Chapter XXVIII. Excitement at the Anchorage
 

A deep gloom settled suddenly over the scouts after Whyn left. The enthusiasm and excitement of the last few days had departed, leaving them much depressed. They had little to work for now, as all hope of winning the prize was gone. Their logs had been sold, and the money placed in the bank where it would remain until needed for the sick girl. The boys never for a moment regretted the step they had fallen. There was something lacking, however, and they found it difficult to take up their regular scout work where they had left it off. They met at Headquarters as usual, and spent much time with the captain out on the water, but whenever they came ashore and looked up at the window where Whyn had so often greeted them, their hearts became heavy. They wrote long letters to her and upon the arrival of the mail each day they expected letters from her. But none came. Only to the captain did Mrs. Sinclair write, telling him of their safe arrival in New York.

Mrs. Britt received a letter about the same time, which caused her to set to work house-cleaning in a most energetic manner. Every room was turned upside down, swept, and dusted, while the captain beat carpets and mats until his back and arms ached. Miss Arabella was taken into the secret, and she came to the Anchorage every day to give a helping hand.

It was Whyn's room which received special attention. A carpet was ordered from the city to take the place of the old hooked-mat, and new curtains were put up to the window.

"My, that looks fine," Miss Arabella exclaimed, when the last finishing touches had been given to the room. "It will certainly be a surprise."

The captain chuckled when he was brought in to give his opinion. In fact, he had been chuckling ever since Mrs. Britt had received the letter which started her upon the special cleaning of her already neat house. The scouts felt that something out of the ordinary was pleasing the captain by his jolly manner. They often discussed it among themselves, but the more they talked, the more puzzled they became. They all knew about the house-cleaning, the new carpet, and curtains for Whyn's room, and that Miss Arabella was at the Anchorage most of the time.

"I guess I know what it's all about," Tommy Bunker confided one afternoon, when the scouts were discussing the matter.

"What do you know?" Rod asked.

"Jimmy's going to get married."

"Married!" was the surprised shout from all.

"Yes. He's going to marry Miss Arabella. Pa said last night that she's been looking for a man ever since he knew her, and if it wasn't to be her wedding, he was mighty sure she wouldn't be so mighty chummy with the captain and his wife."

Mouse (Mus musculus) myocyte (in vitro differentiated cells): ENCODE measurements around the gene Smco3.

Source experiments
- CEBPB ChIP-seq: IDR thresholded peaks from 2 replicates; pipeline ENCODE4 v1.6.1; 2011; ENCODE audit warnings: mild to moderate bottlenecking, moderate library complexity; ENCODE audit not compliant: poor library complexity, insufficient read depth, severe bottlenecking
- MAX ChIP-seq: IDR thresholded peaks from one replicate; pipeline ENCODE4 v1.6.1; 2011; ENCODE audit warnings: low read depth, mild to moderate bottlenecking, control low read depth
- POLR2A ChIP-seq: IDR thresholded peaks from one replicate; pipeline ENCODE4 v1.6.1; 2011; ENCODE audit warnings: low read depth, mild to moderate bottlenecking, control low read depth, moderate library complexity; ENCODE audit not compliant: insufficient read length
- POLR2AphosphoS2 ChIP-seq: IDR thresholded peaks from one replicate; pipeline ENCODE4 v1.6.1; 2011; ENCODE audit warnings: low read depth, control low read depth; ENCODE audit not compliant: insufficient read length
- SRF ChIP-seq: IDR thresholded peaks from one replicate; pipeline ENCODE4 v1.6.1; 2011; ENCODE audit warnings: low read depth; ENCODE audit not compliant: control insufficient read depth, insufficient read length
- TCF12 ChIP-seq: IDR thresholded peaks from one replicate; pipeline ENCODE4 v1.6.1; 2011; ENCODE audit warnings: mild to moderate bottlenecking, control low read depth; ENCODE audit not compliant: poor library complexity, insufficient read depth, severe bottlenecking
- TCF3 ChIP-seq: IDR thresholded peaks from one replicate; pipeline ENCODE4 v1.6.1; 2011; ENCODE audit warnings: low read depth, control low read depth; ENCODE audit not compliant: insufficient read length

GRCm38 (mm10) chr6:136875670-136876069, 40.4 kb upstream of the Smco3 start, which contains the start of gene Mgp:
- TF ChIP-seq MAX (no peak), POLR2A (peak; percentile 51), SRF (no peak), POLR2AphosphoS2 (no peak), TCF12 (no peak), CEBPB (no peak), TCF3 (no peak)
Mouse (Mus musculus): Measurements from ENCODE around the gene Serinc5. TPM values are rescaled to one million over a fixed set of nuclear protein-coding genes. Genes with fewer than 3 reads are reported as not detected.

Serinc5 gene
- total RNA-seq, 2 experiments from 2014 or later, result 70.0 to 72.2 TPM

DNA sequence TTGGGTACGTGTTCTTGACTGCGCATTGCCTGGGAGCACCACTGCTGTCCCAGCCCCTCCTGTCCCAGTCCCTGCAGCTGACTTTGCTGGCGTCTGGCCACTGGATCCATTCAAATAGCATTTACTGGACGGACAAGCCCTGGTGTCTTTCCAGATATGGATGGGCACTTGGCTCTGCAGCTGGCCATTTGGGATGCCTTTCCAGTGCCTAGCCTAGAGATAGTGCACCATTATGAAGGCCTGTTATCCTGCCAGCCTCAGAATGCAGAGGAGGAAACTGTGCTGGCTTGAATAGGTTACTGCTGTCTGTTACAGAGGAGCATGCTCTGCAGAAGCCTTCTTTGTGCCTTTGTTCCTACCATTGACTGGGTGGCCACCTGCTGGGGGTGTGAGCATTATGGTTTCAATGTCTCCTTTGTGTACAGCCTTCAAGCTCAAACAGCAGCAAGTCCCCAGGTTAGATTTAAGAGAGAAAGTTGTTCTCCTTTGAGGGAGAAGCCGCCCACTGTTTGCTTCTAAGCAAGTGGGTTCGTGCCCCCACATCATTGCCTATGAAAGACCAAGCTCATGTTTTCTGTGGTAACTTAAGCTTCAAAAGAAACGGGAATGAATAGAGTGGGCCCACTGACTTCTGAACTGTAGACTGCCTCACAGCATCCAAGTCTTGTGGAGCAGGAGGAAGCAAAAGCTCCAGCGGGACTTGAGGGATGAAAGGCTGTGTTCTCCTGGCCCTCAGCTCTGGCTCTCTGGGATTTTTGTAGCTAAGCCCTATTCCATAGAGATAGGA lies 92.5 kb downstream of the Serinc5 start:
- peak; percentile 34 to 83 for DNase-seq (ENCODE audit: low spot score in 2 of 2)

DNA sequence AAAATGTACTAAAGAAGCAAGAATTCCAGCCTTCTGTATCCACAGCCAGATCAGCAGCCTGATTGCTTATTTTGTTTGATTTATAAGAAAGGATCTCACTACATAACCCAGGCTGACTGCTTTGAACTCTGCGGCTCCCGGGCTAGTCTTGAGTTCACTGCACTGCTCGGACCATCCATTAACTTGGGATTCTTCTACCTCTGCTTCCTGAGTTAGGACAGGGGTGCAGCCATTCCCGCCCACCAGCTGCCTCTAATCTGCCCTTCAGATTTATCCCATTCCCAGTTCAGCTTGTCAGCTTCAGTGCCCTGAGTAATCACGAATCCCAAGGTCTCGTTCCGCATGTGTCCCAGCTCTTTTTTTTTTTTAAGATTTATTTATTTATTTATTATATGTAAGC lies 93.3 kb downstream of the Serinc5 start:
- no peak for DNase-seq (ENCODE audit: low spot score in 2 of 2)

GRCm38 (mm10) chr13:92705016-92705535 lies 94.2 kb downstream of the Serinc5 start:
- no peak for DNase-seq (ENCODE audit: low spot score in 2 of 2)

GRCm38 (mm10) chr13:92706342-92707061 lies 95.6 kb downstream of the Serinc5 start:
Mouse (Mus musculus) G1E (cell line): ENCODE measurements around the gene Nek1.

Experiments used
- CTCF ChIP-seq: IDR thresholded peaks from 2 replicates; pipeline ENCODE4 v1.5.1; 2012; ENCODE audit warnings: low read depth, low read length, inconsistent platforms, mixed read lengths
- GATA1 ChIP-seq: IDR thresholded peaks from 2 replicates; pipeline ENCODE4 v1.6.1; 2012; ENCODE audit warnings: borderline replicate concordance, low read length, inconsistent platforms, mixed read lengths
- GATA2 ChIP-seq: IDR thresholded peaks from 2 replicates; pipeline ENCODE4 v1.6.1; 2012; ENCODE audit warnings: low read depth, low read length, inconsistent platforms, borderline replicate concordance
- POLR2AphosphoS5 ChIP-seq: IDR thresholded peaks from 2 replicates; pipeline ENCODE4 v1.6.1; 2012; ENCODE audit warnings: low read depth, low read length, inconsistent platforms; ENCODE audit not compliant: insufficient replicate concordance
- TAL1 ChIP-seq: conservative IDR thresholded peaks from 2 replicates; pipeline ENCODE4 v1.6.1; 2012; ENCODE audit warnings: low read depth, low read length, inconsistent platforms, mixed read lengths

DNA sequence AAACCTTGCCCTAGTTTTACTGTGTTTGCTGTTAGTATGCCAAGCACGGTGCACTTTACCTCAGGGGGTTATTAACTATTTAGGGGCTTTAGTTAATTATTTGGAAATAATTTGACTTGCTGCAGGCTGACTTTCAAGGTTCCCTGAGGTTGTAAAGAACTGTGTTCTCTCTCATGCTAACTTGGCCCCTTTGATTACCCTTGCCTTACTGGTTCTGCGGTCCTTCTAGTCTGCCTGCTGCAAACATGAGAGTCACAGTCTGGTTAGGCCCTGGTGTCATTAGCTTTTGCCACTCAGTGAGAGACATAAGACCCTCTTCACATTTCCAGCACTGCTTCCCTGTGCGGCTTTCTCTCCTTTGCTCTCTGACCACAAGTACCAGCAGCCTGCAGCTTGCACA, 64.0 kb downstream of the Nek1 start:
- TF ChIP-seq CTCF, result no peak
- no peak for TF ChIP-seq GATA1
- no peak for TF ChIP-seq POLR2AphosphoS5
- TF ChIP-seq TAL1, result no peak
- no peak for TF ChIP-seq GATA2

"But they wouldn't live at the Anchorage," Phil replied. "Miss Arabella's got a home of her own, hasn't she?"

"Pa says that Jimmy and Tom Simpkins don't agree, and so they couldn't live in the same house," Tommy explained.

The scouts no longer scoffed at this idea. It did seem to them that something like a wedding was about to take place. The captain was so mysterious and full of fun, while Miss Arabella beamed upon the boys whenever she met them. It must surely be her wedding, they agreed.

At the close of the second week of all this excitement, the scouts received orders from the captain to meet him at the wharf in full uniform upon the arrival of the evening boat. They were all there half an hour ahead of time, wondering what was going to happen. Maybe Jimmy and Miss Arabella had gone to the city that day, had been married, and were coming up on the steamer. What else could it be?

When at last the steamer did arrive, and the gang-planks had been run out, the scouts strained their eyes in an effort to find out who were coming ashore. Several landed, and then to their astonishment, who should step out but Anna Royanna!

When Rod first saw her he could hardly believe his eyes. Instantly the meaning of all the excitement of the past few days flashed upon his mind. It was for her that the Britts had been getting ready. He seemed almost dazed as he stood there watching the wonderful woman coming forward. He joined the others in the cheer of welcome which the captain ordered to be given; he felt her hand grasping his, and saw the smile of pleasure upon her face. But it all appeared like a marvellous dream, too good to be true. He walked by her side with the rest of the scouts, and listened to her conversation with the captain. But he said nothing, unless directly spoken to. He was too happy for speech, and he preferred to remain silent that he might think over the joy which had so suddenly come into his life. The singer held his hand that evening as he was about to leave the Anchorage. He promised that he would come to see her every day, and then sped home to impart the great news to Parson Dan and Mrs. Royal.

There was considerable excitement throughout Hillcrest when it was learned that the famous Anna Royanna had come to the Anchorage to stay for several weeks. It caused the greatest stir among the people from the city, especially the ones of the fashionable set. They could not understand why such a woman should wish to take up her abode at the Anchorage, of all places. To them, the Britts were very inferior people. They knew the captain by sight and reputation, but his wife they had never met.

After a week's hesitation and consideration, several women called upon Miss Royanna one fine afternoon. But she was not in. She spent most of her time with the scouts, so Mrs. Britt informed them. She lived out of doors during the day, and in the evening was generally at the rectory.